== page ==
“why should we not assume, in the context of a romance novel, that a trans person’s love interest is going to accept and adore them for who they are? Do we always need to see acceptance on the page to know it’s there? Why not have it be the expectation, the default?”

This approach rejects the cis gaze, and rejects cisnormativity. It sets up a universe where we are not going in with the assumption of rejection as likely. Sure, the reader may go in with their own assumptions, but they are not answered by the text, not engaged. This is one of the core ways that Peter Darling presents a possibility of a romance with a trans main character that doesn’t center the cis gaze in its framework, doesn’t center cis readers and their desires in how it is written.

We also have no sense of Peter’s body, his transition, which I absolutely love. We do know his deadname (a common cis question about trans characters), but this is one of the few stories where that really worked for me, narratively. It didn’t feel like that was written for cis readers, but to honor the trans reality of Peters life, which includes the pain of being deadnamed and misgendered by his family. It was hard to read those passages, I’m not going to lie, but they didn’t feel like they were for the titillation of cis readers, and that made them work in the story, I think. A good portion about why they worked was due to when they happen in the story. Stories that start with the trans character being deadnamed and misgendered feel very much like they are for cis readers. Placing these passages later on gave them a different context and meaning. They worked differently.

The Topside Test

Topside Press (a trans-led publisher of trans literature) teaches writing workshops for trans writers where they offer exercises based on the Topside test (akin to the Bechdel test): “Does a film or piece of writing have two trans characters talking about something other than transition?” Writing from a framework that puts trans characters in conversation with each other about things other than transition radically alters the framework of the story, because it removes the cis gaze. Cat Fitzpatrick says that the radical potential of it is that “it’s an easy way to give you a trans speaker speaking to a trans audience.” It helps trans authors write for trans readers.

Removing cis people from the center of the story is one of the core strategies I’ve used in writing stories that reject the cis gaze. Especially when I focus on ways trans and/or non-binary people want each other, and what we sometimes bring to relationships, sex, and kink with each other:

The particular ease of being with folks who also have gender dysphoria so they get yours on a deeper level.
What it’s like to be desired, in all your transness, by another trans person, in a way that doesn’t hold cis objectification and fetishizing at the center of that desire.
The way trans and/or non-binary partners accept and know daily life things about being trans and/or non-binary, so they can sit with misgendering being part of daily trudgery and also hold those times when it feels huge and insurmountable.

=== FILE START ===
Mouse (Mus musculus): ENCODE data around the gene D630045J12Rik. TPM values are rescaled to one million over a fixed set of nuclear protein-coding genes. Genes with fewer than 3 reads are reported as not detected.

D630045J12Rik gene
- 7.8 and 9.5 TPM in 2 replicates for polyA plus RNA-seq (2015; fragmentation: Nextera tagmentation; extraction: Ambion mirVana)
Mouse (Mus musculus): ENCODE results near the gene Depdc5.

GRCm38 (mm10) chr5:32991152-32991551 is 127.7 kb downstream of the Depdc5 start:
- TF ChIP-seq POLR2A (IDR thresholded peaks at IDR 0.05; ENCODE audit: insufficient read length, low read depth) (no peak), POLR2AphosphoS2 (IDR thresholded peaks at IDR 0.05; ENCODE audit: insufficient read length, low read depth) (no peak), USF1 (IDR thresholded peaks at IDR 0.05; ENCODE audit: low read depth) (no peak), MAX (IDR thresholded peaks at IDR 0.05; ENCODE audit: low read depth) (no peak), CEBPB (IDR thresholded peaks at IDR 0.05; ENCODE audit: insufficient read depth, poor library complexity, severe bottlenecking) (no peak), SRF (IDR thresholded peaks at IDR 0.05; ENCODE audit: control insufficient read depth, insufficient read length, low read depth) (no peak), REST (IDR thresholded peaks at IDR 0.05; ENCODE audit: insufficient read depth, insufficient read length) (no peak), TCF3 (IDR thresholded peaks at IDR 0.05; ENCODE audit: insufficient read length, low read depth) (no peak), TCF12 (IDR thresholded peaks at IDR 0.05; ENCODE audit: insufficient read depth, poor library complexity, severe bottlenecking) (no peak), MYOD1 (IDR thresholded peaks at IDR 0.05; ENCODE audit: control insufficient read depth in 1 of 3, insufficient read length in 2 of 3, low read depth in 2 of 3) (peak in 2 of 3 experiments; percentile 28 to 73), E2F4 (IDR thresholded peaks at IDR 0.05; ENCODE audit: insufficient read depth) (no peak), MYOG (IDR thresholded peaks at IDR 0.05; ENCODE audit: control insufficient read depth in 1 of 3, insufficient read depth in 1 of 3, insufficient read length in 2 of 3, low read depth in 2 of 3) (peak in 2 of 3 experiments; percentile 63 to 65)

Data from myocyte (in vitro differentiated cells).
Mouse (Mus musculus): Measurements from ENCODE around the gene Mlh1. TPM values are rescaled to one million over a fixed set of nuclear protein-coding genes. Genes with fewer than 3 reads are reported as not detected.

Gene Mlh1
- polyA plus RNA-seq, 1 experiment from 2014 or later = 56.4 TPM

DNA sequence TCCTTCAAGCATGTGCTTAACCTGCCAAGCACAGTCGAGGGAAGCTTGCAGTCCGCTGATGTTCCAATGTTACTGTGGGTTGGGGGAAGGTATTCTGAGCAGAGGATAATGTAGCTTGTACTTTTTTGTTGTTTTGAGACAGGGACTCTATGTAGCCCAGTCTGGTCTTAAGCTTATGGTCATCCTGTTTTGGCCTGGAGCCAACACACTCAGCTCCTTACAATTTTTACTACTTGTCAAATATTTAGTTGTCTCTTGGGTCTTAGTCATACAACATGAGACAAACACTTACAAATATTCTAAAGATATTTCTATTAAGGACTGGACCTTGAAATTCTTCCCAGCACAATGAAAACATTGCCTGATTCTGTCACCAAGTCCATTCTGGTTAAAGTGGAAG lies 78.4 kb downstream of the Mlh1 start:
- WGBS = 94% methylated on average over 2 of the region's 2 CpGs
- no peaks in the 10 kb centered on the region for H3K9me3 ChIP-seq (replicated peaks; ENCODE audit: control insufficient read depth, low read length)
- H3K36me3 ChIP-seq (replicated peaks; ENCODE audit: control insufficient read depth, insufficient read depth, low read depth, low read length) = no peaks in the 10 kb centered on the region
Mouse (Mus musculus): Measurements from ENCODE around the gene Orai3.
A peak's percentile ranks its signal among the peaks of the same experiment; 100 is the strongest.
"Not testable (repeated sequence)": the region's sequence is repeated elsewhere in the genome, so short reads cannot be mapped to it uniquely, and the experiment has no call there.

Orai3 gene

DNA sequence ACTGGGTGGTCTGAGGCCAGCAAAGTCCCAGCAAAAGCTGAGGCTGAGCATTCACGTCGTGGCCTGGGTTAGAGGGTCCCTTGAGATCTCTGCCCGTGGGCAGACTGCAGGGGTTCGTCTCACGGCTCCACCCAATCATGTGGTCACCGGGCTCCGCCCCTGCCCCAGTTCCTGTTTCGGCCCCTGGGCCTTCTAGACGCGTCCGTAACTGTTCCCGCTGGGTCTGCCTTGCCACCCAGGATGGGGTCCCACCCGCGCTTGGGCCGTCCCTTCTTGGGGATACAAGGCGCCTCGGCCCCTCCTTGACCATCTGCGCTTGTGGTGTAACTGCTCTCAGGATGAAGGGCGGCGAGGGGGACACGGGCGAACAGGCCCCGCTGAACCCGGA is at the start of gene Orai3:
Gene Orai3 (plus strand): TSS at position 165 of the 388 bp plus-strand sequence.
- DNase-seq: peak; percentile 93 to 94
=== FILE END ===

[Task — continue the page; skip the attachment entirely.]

The possibilities that open up when you are doing gender play with folks who really get how it can be both playful and turn serious and intense on a dime, can hold the sacredness of the work along with the play.
The kinds of intimate connections that are sometimes possible between trans and/or non-binary folks with vastly different genders and histories, where folks make room for those differences and can also draw connections to those things that are deeply shared experiences.
The intense and scary joyousness of being with someone who has been working on rooting out their internalized cisnormative beauty standards, who you really believe thinks you are gloriously attractive just as you are.
How tremendous it can be to be seen as the gender you are by someone who doesn’t imply for a second that it might be hard work to see you, or that your gender is false, or that you are anything but who you are.
The particular joy of being with a non-binary partner that flows with your gender fluidity as you are on a date or having sex or doing play, where you dance together in that because you both deeply know that gender can move in beautiful ways.

There is all of that, but there is also the thing that Fitzpatrick mentions, the way that centering trans and/or non-binary characters in my story means there is no need for trans 101 info dumps or explanations of things that would clearly be shared knowledge. That the story can begin from where the characters are with each other. The story doesn’t need to imagine a cis readership who might be confused by insider language or community specific references. It doesn’t need to frame a character’s transness as problem, object, fetish, or curiousity.

There is one more piece to this. Centering trans and/or non-binary characters in an erotic or romance story doesn’t frame cis partners as of course the ones we want, the ones who need to accept and desire us. Not only can it center our own desires as trans and/or non-binary people, but it can frame us as folks who may not just want this particular partner, but also can include trans and/or non-binary folks who prefer to be with other trans and/or non-binary people. And not as a last resort because we couldn’t find a cis partner who wants us—which is what the cis gaze would frame that as. I know plenty of trans and/or non-binary people who prefer to be with other trans and/or non-binary people—I’m one of them. For me, writing romance and erotica that centers trans and non-binary people in relationships with, having sex with, and doing kink with each other is creating stories that reflect my own life and my communities.